Thursday, May 26, 2011

Robert Mentzer (not me) getting married

An update to my essay about Robert Mentzers Around the World. I sent a link to the Robert Mentzer from Lebanon, Penn., and he wrote back in a Facebook message after he read the essay:
THANK YOU FOR SHARING THIS WITH ME. AS OF TODAY I HAVE A FEW UPDATES. I GOT THE JOB I WAS GOING FOR, ME AND MY SONS MOTHER ARE BACK TOGETHER AND ARE ENGAGED. I HAVE BEEN VERY KEEN ON KEEPING BUSY TO STAY OUT OF TROUBLE, AND HAVE BEEN SUCCESSFUL THUS FAR, I THANK YOU FOR INTERVIEWING ME AS IT HAD AN EFFECT THAT WILL LAST A LIFETIME.
He is flattering me, I believe. Really nice guy. Enjoy married life, Robert Mentzer!

Sunday, May 22, 2011

2666 by Roberto Bolaño

2666 2666 by Roberto Bolaño

My rating: 5 of 5 stars


Pretty massive and magnificent. Better than Savage Detectives? Not to me, although to be fair maybe it is sort of ridiculous to talk like that. 2666 is a weird, multifaceted universe unto itself. It has its own rules and its own gravity, and the sentences! Oh, man. What a work. It is weird and disjointed and sometimes drawn-out and repetitive but boy does it move, hopping from scholars' love triangle to police procedural and on and on, and every single character is fully human even if only sketched in a phrase or two. Very immersive experience, you just have to give yourself up to it and let the sentences flow around you.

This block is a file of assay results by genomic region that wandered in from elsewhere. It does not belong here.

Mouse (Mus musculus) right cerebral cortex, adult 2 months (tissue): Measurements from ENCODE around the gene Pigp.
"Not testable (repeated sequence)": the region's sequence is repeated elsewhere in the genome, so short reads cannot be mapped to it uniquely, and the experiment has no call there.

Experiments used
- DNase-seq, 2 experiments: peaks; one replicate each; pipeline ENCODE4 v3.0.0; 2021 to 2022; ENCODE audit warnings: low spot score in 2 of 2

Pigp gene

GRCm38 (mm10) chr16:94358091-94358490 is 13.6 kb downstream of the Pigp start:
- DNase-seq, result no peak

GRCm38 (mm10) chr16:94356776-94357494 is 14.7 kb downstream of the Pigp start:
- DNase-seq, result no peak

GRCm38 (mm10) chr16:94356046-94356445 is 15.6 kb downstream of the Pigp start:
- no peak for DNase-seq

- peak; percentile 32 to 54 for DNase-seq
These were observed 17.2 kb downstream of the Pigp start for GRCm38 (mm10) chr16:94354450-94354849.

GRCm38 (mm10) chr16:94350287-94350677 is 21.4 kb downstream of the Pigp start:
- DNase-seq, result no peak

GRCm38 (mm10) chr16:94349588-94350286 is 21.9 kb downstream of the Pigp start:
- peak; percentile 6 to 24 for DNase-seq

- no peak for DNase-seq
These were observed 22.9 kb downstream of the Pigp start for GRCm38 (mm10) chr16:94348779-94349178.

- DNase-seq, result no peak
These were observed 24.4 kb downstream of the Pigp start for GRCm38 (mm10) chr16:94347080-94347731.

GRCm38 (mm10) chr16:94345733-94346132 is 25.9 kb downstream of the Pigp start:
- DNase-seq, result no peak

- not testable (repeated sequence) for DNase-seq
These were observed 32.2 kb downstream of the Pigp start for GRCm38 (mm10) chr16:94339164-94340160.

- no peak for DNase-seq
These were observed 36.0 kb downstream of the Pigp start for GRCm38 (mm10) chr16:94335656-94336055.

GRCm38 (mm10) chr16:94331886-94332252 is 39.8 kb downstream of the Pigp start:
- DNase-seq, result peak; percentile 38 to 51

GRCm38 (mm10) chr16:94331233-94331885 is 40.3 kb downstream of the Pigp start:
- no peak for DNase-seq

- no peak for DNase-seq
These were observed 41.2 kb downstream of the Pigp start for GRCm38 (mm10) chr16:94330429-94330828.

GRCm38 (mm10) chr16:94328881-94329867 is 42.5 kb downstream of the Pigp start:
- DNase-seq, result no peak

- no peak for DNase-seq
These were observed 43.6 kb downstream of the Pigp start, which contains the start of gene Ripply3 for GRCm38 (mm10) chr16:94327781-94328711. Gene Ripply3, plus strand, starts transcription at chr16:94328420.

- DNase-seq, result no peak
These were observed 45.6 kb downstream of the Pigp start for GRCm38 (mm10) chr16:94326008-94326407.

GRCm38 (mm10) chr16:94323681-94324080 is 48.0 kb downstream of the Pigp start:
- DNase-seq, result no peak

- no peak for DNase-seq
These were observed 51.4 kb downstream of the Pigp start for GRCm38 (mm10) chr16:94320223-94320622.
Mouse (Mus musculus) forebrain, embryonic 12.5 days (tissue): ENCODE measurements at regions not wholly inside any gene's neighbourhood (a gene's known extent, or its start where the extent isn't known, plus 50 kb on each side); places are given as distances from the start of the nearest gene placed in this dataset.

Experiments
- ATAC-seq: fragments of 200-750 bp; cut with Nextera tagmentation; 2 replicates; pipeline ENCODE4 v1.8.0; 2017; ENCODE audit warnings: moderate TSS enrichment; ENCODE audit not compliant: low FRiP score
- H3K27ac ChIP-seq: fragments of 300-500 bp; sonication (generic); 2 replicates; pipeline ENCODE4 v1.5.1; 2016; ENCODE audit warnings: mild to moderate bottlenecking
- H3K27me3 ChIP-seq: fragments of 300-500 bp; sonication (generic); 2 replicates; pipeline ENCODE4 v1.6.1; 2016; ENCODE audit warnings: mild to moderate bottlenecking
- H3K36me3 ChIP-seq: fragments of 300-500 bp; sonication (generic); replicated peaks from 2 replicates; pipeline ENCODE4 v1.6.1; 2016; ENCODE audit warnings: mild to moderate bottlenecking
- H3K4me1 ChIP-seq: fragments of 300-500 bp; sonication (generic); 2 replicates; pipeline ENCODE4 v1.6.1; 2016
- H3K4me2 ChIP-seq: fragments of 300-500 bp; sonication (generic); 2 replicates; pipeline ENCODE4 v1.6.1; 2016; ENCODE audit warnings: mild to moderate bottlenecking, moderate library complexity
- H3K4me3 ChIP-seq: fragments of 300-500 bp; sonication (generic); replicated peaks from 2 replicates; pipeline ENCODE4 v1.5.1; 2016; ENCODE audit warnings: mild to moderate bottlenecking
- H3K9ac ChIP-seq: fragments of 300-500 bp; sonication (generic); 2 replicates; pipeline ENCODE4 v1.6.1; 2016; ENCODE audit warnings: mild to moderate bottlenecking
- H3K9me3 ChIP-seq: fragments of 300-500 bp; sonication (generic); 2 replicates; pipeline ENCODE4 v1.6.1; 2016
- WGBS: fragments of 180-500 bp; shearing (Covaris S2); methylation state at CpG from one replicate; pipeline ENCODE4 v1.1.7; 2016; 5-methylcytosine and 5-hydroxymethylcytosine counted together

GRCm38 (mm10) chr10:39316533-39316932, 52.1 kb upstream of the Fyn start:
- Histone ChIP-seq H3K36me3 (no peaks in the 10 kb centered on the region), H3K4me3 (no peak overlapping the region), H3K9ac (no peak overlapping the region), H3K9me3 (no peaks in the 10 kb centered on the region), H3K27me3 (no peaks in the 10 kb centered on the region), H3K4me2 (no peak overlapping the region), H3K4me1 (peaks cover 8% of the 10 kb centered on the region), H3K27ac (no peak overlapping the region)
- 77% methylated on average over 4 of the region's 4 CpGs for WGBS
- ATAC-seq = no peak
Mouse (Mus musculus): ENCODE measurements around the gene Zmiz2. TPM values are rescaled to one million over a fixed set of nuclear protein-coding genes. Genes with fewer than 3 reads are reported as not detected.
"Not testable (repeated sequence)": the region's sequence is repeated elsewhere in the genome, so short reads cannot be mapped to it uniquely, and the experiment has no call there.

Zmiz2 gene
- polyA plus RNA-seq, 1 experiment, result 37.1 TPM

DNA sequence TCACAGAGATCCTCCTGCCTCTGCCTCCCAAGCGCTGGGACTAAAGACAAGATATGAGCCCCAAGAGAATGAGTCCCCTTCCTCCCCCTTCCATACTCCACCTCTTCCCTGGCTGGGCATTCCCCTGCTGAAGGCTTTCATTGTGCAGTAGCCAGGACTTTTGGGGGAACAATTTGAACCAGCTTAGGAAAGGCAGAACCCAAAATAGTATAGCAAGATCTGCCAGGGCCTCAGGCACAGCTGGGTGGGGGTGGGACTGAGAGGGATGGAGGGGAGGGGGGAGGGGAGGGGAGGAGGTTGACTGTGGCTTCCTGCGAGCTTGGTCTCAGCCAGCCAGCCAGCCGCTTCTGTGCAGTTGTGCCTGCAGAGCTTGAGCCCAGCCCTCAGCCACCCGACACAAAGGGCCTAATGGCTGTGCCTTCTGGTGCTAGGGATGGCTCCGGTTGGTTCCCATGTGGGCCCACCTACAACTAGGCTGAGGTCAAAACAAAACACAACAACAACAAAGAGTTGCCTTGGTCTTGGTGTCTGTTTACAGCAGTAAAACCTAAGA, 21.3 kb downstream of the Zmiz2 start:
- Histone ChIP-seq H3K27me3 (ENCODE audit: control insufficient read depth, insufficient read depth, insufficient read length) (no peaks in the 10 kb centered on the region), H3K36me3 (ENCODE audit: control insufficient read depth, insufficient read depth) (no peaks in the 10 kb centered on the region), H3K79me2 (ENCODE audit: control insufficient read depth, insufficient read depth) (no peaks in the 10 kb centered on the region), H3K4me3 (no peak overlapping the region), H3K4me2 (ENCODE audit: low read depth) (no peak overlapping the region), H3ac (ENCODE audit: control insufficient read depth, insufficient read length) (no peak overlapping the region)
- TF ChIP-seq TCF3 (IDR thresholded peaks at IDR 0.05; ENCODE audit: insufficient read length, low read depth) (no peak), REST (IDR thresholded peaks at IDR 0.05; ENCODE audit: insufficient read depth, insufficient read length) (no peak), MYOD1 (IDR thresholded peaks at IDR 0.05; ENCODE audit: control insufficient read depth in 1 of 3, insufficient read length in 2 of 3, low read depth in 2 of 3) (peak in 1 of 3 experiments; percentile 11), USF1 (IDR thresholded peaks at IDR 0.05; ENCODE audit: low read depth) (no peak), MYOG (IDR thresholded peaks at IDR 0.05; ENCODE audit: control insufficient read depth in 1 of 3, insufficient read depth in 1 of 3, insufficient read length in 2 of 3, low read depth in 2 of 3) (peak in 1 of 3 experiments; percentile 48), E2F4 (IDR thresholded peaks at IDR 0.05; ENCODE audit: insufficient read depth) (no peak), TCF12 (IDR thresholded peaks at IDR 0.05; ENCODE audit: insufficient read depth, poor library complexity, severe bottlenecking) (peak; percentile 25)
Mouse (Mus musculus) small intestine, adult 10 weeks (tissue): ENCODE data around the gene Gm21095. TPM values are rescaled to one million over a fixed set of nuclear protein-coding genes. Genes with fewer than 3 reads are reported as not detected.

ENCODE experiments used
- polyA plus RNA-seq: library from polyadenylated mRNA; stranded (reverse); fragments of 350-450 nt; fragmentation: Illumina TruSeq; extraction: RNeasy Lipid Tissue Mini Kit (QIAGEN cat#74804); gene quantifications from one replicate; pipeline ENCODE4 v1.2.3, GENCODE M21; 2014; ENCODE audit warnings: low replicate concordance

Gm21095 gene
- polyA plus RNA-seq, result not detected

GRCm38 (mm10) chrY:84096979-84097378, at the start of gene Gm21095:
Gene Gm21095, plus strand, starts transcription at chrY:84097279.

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Sunday, May 15, 2011

White rappers. Discuss.

Bit of an odd argument by Jon Caramanica in the NYT today that white rappers in 2011 are proving themselves authentic by acting as super-traditional historians of the form:
[W]hite rappers are commonplace, if not ubiquitous or especially influential. And a recent crop of albums and mixtapes by white rappers shows a new strategy. Where in the past, the way to avoid ruffling feathers was to lay no claim to hip-hop’s center, now it’s by looking backward, studying up and making unimpeachable choices. Who can argue with the path already taken?
Caramanica's chief examples to bolster this argument are a) NYC mixtape rapper Action Bronson, b) SNL joke-rappers the Lonely Island, and c) the Beastie Boys.